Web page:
Oil companies have put measures in place regarding waste management. However, there are legacy issues to contend with and anxieties from communities about the efficacy of the measures. “Heritage [Oil Company] … brought us water from up the hills, accessible to everyone in this village,” explains William Kato, Local Council I Chairman in Nsonga in Hoima district, in the west of the country. “However, when CNOOC [the China National Offshore Oil Corporation] took over, everything came to a standstill. Today, the water is untreated and the whole village is drinking it. We have had cases of typhoid and bilharzia due to people consuming contaminated water. Unfortunately, there isn’t much we can do. CNOOC hasn’t done anything yet, too.’’

A narrative has been sold that oil exploitation will improve people’s quality of life, end the country’s dependence on foreign donors and increase national prosperity, with the proceeds being used to construct roads, hospitals and schools. There is even talk of Hoima becoming the economic capital of Uganda. This has encouraged many to migrate to the oil districts in the hope of benefiting from the oil industry. If the country is to manage the oil and gas proceeds, it must first find ways of managing expectations. The government must identify those who will be impacted by oil activity and engage with them.

There also seems to be a lack of reliable information about the possible impacts of oil exploitation on fishing as an economic activity. It is impossible to determine whether this is a case of people simply not understanding the potential impacts, or of the government and oil companies not sufficiently sharing information and engaging in dialogue with communities. In Panyimur, for example, locals were uncertain about the intentions of Total. An exploration attempt for oil there returned nothing; however, because the exploration well remains heavily guarded, some locals believe there is oil and accuse both the government and the oil company of failing to tell the truth for fear of compensation claims.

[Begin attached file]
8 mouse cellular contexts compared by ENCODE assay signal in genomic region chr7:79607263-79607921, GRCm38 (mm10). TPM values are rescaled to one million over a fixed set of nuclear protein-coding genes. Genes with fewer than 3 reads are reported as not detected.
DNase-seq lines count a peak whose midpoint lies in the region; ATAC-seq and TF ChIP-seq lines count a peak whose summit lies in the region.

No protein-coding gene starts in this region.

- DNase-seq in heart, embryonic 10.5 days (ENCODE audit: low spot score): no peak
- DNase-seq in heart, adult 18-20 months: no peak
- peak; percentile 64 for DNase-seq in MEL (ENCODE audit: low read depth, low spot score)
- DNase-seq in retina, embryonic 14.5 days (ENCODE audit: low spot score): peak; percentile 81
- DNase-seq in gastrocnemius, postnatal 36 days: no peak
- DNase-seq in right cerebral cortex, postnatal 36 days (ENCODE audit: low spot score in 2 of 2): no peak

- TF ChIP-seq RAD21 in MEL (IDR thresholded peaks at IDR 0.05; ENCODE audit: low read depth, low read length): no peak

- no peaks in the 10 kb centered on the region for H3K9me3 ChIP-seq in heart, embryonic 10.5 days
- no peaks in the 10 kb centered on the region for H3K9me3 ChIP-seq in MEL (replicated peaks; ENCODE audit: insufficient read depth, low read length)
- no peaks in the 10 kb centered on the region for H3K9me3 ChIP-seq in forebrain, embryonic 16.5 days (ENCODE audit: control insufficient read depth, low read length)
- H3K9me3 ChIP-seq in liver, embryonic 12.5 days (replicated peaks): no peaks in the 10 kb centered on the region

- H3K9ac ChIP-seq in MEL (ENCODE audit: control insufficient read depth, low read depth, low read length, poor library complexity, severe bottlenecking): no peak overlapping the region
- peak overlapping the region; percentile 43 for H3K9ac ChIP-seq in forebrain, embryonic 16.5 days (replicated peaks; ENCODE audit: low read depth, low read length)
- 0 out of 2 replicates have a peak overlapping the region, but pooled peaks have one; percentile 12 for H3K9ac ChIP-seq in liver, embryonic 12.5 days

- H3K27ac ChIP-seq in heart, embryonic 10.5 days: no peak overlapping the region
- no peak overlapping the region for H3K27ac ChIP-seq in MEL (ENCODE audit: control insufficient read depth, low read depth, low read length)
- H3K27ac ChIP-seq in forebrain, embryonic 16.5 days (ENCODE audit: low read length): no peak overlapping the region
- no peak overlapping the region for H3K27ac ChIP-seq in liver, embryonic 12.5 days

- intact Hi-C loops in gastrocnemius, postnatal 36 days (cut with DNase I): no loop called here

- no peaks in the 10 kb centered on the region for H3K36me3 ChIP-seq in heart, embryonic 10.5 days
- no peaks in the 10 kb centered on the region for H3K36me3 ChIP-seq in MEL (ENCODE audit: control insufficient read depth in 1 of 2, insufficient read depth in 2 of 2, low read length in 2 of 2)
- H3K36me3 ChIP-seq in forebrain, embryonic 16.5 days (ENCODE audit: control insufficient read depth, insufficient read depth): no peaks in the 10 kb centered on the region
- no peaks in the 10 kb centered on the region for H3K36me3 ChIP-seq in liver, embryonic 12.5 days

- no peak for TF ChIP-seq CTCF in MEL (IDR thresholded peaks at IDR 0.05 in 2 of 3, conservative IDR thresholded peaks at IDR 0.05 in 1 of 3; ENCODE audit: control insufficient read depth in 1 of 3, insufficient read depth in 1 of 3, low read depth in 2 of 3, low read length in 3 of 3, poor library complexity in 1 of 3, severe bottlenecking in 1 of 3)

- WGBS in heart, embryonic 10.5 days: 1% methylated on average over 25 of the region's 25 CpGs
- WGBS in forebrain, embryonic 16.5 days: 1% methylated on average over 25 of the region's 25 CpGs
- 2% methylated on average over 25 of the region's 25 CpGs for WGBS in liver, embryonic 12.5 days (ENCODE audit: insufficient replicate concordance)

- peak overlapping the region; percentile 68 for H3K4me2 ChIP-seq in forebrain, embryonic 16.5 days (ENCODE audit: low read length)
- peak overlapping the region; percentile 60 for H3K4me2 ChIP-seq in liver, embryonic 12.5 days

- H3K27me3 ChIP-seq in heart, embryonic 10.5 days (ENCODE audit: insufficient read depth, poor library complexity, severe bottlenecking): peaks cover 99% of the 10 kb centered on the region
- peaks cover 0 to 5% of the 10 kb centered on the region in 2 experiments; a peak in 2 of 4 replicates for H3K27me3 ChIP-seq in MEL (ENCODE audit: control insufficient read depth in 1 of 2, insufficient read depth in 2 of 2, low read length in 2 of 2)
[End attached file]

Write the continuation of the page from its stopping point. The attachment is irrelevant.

This information deficit extends to issues of land and compensation. According to a survey conducted in 2011 by Uganda Land Alliance, the most common land-related problems around the oil districts included land-grabbing and encroachment (42%), increased land disputes due to oil discovery (27%) and land fragmentation (21%). According to Abel Asiimwe from Butiaba: “People who came here as fishermen are now buying land or encouraging their relatives to buy land because they have heard that Butiaba may have oil. The relationship between the indigenous people and migrant communities is not cordial. There is a lot of mistrust.”

This photo essay was developed as part of Alert’s project, ‘Harnessing the potential of oil to contribute to Uganda’s peaceful development’. This aims to achieve higher levels of trust and accountability between the government, oil companies and Ugandan citizens, including communities in the oil regions.

It is Alert’s belief that the issue of how oil exploitation will affect people’s existing sources of livelihood should be understood from the broader perspective of effective resource management. Oil exploitation can coexist with other forms of livelihoods in the Albertine Graben region, but stronger emphasis needs to be placed on ‘getting it right’. Information sharing must be encouraged and both the government and oil companies should ensure that communities are involved in most, if not all, decision-making processes.

Successful oil exploitation coupled with fiscal responsibility could elevate millions of Ugandans out of poverty. Yet, oil is a finite resource and attention must be paid to the fact that a sudden influx of oil cash could distort the economy and undermine other sources of livelihoods, such as fishing and agriculture, which currently employ and feed far more people than oil ever will.

This is an abridged version of the photo essay, 'Oil and water? The impact of oil on livelihoods in Uganda'. You can find out more about Alert’s work on oil in Uganda here.